The Uber ride-sharing phenomenon illustrates precisely the problem with Because I can. I have a car, I can drive, there are people looking for rides, therefore I can offer to charge them a fee to drive them to their destination. The fact that in Montreal a system of taxis already exists, one that trained drivers pay significant sums to be permitted to drive others about is totally ignored by Uber drivers. Rules? Regulations? By-laws? Lineups? Not for me because I can.

What makes my blood churn, why I find the phrase abhorrent is the attitude it projects: pure arrogance.

Now the folks at Diet Coke have taken the catchphrase and turned it into a rebranding slogan. But I don’t have to buy the product, I might just opt to buy Pepsi. Why? Yep, because I can.

DCMontreal – Deegan Charles Stubbs – is a Montreal writer born and raised who likes to establish balance and juxtapositions; a bit of this and a bit of that, a dash of Yin and a soupçon of Yang, some Peaks and an occasional Frean and maybe a bit of a sting in the tail! Please follow DCMontreal on Twitter and on Facebook, and add him on Google+

The Monkey’s Paw

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Whenever I hear the word talisman, which is today’s WordPress Daily Post topic, the first thing that pops into my head is the W. W. Jacobs short story  The Monkey’s Paw.  In particular, I think about the very first paragraph. Such a peaceful, cozy setting. How could things become so horrific?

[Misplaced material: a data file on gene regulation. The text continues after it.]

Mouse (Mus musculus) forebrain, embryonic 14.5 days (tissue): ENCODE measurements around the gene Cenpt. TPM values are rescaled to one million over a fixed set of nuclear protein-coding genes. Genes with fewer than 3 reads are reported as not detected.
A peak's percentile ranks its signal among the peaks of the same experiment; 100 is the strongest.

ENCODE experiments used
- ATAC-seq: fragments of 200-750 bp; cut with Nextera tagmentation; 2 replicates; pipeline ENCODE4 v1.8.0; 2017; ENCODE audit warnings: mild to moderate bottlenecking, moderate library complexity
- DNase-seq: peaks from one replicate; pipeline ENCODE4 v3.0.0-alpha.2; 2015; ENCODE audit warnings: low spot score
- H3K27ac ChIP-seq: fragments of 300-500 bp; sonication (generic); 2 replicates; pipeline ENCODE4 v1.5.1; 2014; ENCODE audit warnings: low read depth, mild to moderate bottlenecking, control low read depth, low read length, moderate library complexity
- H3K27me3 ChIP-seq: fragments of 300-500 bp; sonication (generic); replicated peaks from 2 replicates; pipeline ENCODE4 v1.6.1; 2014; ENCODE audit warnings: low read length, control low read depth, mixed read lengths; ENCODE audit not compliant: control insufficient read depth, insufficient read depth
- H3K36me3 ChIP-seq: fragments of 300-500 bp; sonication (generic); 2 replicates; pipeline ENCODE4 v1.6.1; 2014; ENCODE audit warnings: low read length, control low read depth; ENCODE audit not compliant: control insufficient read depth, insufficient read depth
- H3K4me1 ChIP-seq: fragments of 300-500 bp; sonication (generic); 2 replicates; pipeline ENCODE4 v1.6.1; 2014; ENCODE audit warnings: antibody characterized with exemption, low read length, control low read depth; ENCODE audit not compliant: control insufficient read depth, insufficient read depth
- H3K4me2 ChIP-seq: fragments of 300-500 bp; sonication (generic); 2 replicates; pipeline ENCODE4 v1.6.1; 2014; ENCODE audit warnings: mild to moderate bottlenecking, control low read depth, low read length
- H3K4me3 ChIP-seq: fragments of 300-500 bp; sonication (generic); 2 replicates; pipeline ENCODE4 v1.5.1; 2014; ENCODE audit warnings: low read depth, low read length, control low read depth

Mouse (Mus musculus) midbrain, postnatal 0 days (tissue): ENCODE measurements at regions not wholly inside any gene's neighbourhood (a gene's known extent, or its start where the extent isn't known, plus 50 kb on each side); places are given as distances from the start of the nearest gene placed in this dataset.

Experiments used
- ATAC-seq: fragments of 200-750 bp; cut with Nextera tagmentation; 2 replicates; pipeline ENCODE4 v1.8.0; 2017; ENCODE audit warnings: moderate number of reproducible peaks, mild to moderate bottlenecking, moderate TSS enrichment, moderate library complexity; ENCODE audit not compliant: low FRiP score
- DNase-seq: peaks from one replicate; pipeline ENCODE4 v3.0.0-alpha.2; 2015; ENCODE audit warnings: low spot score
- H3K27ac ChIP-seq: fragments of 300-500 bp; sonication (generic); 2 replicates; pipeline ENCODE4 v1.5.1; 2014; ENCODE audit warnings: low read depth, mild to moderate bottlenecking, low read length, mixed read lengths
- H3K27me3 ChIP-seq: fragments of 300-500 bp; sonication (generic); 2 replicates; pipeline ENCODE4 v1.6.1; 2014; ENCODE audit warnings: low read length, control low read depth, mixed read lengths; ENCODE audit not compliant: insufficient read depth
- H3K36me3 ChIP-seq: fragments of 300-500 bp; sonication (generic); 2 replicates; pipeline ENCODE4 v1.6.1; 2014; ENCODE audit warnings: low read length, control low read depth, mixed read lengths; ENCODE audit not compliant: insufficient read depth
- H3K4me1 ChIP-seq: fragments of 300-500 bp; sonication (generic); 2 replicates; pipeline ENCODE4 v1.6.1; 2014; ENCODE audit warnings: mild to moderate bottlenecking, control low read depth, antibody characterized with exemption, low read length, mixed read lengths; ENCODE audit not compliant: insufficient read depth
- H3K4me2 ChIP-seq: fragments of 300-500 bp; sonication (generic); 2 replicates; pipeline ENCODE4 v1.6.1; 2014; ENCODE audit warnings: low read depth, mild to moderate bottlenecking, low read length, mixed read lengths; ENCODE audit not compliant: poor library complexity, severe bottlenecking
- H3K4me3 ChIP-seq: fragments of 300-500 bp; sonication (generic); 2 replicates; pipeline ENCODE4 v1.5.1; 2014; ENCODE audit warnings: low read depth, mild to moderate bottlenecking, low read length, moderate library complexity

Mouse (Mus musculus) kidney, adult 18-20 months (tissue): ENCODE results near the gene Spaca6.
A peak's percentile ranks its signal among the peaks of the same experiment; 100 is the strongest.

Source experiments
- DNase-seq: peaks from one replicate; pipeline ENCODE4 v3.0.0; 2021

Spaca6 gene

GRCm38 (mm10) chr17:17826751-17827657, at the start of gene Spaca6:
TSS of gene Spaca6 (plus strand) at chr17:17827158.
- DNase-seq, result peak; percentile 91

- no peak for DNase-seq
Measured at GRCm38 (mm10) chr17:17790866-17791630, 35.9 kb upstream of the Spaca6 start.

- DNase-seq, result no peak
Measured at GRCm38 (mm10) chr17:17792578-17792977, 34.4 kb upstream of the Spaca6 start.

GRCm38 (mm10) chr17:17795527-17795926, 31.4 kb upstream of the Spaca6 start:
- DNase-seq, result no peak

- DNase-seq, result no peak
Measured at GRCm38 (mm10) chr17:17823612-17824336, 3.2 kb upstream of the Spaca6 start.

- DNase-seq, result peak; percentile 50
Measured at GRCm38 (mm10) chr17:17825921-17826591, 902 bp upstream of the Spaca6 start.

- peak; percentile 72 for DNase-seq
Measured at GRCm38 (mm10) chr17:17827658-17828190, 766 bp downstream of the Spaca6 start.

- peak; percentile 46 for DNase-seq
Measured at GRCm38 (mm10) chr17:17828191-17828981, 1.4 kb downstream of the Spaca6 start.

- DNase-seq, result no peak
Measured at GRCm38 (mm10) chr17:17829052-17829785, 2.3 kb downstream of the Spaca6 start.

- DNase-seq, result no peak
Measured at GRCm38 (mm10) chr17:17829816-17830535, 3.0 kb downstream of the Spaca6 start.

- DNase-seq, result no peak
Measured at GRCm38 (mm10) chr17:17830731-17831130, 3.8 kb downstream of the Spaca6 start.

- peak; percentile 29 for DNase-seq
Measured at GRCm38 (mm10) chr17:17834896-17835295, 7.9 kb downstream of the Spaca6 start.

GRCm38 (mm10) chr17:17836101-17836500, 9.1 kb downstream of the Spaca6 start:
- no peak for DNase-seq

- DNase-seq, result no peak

Outside, the night was cold and wet, but in the small living room the curtains were closed and the fire burned brightly. Father and son were playing chess; the father, whose ideas about the game involved some very unusual moves, putting his king into such sharp and unnecessary danger that it even brought comment from the white-haired old lady knitting quietly by the fire.

DCMontreal – Deegan Charles Stubbs – is a Montreal writer born and raised who likes to establish balance and juxtapositions; a bit of this and a bit of that, a dash of Yin and a soupçon of Yang, some Peaks and an occasional Frean and maybe a bit of a sting in the tail! Please follow DCMontreal on Twitter and on Facebook, and add him on Google+